A still image from a news report featuring a group of high school students smoking hookah in Hanoi.
If it's on TV, it must be true. Maybe not.
A channel of VTC, a state-run broadcaster, has been accused of violating ethical standards after it allegedly asked a group of high school students in Hanoi to act as smokers and then vilified them in a news report.
VTC14 came under fire after the 17-year-old students told the press that the story, which was aired on March 27, has made their life miserable for falsely depicting them as heavy smokers who were totally “clueless” about what they were doing to their health.
They said they had agreed to act as smokers in the report, believing that it was meant to warn young people about the harms of hookah, better known as shisha.
The story was aired with their faces and identities clearly shown, even though the reporter promised to blur out their faces, according to the students.
Shisha – flavored tobacco products – is not banned in Vietnam. But in recent years, health and legal experts have been calling on the government to outlaw them, saying that they expose children to major health risks. Local media also often depict the common practice of shisha smoking among young people as dangerous.
The VTC14 report, less than four minutes long, features a group of students smoking. One of them claimed, apparently during an interview, that “Shisha is just for fun.”
Another said her friends convinced her to check it out during one of their gatherings. She said at first she was reluctant, but then found that “there was nothing wrong” with shisha, so she kept on smoking.
The owner of the café where the smoking took place and a mental health doctor were also interviewed in the report.
Speaking to Tuoi Tre (Youth) newspaper on Thursday, Hoang Trong Hieu, a senior producer at VTC, said the news report was a short documentary and the featured students did admit to smoking.
It was filmed with the students’ consent, and prior to the filming, the reporter already warned them that it would be about a negative practice, he said.
Hieu, however, admitted that VTC producers were at fault for not protecting the identities of the students.
Three of the students told Tuoi Tre that everything they did and said in the clip was scripted and reedited.
T., one of them said her best friend knew Mai Anh Thu, a VTC reporter, who was looking for a couple of students to act in a video about shisha smoking for educational purposes.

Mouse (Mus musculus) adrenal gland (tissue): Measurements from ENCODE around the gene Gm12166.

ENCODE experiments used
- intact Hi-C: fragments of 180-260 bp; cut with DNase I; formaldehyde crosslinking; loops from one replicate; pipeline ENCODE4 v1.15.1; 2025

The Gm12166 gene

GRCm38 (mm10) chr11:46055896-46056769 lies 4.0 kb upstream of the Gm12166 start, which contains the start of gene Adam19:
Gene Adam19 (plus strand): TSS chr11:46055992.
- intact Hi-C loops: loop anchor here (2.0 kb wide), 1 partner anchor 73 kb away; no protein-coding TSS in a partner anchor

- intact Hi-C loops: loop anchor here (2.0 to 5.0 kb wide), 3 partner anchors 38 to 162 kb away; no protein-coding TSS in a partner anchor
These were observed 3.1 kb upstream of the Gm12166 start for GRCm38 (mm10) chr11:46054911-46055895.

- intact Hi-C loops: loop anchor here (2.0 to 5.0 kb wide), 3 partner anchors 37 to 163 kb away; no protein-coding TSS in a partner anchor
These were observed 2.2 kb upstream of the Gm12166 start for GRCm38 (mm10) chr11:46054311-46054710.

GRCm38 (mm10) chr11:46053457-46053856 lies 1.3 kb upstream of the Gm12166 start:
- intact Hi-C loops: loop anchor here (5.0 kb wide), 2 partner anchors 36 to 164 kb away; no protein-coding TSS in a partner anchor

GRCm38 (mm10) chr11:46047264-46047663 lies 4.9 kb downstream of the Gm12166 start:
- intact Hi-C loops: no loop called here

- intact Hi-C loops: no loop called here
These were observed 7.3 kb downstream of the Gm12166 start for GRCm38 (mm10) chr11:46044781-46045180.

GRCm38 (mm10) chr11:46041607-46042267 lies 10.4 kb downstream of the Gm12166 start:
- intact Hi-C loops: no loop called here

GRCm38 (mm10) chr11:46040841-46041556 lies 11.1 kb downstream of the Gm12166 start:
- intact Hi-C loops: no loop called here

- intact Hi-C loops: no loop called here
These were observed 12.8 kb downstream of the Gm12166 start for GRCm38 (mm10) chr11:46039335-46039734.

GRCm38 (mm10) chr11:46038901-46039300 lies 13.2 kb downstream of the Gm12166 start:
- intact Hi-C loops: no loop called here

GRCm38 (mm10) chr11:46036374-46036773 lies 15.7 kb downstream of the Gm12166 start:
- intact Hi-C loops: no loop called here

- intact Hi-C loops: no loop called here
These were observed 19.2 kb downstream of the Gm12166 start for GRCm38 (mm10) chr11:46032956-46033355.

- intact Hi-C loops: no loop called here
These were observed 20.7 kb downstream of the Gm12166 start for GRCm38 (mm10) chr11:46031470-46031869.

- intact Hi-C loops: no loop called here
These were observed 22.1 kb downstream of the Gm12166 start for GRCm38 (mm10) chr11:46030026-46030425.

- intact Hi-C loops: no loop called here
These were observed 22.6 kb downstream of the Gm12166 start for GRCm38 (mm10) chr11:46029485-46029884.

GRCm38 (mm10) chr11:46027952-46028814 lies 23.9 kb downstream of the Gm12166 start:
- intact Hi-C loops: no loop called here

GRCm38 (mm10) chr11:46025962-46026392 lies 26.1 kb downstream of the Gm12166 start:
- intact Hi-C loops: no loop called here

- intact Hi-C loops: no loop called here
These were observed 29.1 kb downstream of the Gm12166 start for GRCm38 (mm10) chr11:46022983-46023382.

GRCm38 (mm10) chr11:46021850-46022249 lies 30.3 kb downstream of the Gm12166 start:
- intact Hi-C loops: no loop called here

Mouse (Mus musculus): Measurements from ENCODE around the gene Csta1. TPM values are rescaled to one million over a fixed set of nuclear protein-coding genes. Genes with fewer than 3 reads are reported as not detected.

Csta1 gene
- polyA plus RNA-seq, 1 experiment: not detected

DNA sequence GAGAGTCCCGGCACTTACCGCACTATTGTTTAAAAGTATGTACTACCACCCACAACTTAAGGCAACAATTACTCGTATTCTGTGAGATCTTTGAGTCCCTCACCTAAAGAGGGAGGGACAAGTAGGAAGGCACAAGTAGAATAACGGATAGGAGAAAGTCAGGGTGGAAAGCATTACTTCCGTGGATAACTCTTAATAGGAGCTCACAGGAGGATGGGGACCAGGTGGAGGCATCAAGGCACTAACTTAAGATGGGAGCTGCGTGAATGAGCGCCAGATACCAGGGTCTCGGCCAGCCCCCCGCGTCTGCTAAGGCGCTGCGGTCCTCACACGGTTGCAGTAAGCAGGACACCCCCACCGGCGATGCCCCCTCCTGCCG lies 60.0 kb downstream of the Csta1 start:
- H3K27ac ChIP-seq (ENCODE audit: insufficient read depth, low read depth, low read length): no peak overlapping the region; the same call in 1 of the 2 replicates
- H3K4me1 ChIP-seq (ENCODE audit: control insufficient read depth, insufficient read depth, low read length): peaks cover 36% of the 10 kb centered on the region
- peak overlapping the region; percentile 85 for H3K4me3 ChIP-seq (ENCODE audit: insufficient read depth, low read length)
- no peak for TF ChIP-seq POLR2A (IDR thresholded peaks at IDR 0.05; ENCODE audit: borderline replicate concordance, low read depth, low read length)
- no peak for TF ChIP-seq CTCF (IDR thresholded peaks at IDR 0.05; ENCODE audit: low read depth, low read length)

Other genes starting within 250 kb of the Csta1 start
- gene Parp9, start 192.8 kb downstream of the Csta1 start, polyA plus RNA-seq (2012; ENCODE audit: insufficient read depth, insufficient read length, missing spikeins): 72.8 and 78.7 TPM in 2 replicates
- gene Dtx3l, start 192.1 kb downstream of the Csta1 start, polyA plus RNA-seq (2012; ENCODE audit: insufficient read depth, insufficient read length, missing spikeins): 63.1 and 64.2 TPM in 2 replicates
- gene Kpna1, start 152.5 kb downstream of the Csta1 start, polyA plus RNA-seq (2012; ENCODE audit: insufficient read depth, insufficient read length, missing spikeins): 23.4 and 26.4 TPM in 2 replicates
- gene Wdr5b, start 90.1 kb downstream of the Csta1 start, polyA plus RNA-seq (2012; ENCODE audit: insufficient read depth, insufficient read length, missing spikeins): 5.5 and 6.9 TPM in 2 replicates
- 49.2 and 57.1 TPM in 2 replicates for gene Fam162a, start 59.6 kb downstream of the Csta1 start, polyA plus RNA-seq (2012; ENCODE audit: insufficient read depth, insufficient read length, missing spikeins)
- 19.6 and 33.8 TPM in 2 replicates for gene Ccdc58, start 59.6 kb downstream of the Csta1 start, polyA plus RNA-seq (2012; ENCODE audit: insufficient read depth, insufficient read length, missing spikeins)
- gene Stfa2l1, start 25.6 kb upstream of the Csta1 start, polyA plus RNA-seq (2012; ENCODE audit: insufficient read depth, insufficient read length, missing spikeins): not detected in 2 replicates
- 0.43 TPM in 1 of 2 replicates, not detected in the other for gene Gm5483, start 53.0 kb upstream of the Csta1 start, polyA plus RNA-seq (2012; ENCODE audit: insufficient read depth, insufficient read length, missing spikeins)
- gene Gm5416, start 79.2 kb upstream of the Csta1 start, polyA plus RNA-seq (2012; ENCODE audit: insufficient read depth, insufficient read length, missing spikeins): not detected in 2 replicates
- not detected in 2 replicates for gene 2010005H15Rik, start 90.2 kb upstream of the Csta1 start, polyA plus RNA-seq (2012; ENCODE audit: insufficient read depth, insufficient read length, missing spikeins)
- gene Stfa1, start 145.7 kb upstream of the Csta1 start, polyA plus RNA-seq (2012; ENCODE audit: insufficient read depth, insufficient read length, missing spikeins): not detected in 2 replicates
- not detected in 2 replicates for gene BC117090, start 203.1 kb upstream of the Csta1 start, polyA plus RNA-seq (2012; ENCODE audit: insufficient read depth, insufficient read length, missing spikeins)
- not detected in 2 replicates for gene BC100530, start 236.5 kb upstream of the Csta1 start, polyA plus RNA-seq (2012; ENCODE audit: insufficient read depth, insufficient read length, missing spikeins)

T. said she and some other students agreed to meet the reporter on March 25 at a café.
Thu, the reporter, bought shisha and smoking devices for them, saying they were props. The students said Thu asked them to smoke and answer her questions, but not all of them did as told and chose to just sit and watch.
According to Tuoi Tre, one student showed Facebook messages apparently between her and the reporter, who asked the students to wear their school uniforms and promised to edit their schools’ badges out later.
T. said Thu interviewed them a lot, but when others could not give satisfying answers, the reporter asked her to take over.
“The reporter questioned me for up to 30 minutes, but in the end most of my answers were cut out and only quite sensitive ones were kept, like ‘Shisha is just for fun’,” another student said.
Nguyen Thi Minh Nguyet, vice president of Tran Nhan Tong High School, told the newspaper that after the report was aired, she invited Thu to a meeting with her students, but the reporter did not respond to the accusation.
Later the school’s management board sent a letter to VTC14, asking its managers to clarify if the video was really staged and whether the reporter “took advantage of the students’ innocence."
However, in a written reply sent to the school early this week, the broadcaster said its reporter did her job in accordance with the rules and “respected the truth”, Nguyet said.
VTC14 further asked the school to consider not punishing the students “severely” because they are still “young and unaware of their immature act’s consequences,” the vice president quoted the letter as saying.
In an interview with Tuoi Tre, lawyer Hoang Cao Sang of Ho Chi Minh City’s Bar Association, said VTC14 was wrong, whether the video was truly a documentary or a pseudo one.
If the video was meant to feature true people and true stories, the broadcaster was wrong when revealing the students’ identities, badly affecting their dignity, he said.
VTC14 would also be violating both journalistic laws and ethics if the report was staged, the lawyer said.
He urged the students and their schools to ask relevant agencies to step in to find out the truth.
Vo Xuan Trung, another lawyer in Ho Chi Minh City, also said whatever the video was, VTC14 should have talked to the students’ parents and schools, given that they are all under 18.
The students, their parents and schools can ask VTC14 to make correction and public apologies, Trung said, adding that if the broadcaster refused the demand, they can file a lawsuit.
In a public apology that was aired late Saturday, VTC14 insisted that it had abode by all professional regulations and ethical standards when shooting the documentary.
The broadcaster said it was only at fault for failing to blur the faces of the students, badly affecting their dignities and private lives.
VTC also said it suspended the crew that shot, produced and aired the documentary pending further disciplinary action.
At the end of the day, the case was yet another warning about the way the media treat children in general, and children who make mistakes, in particular, psychologist Pham Manh Ha said.
“Those people who made the video has failed, in terms of both professional ethics and humanity,” Ha said.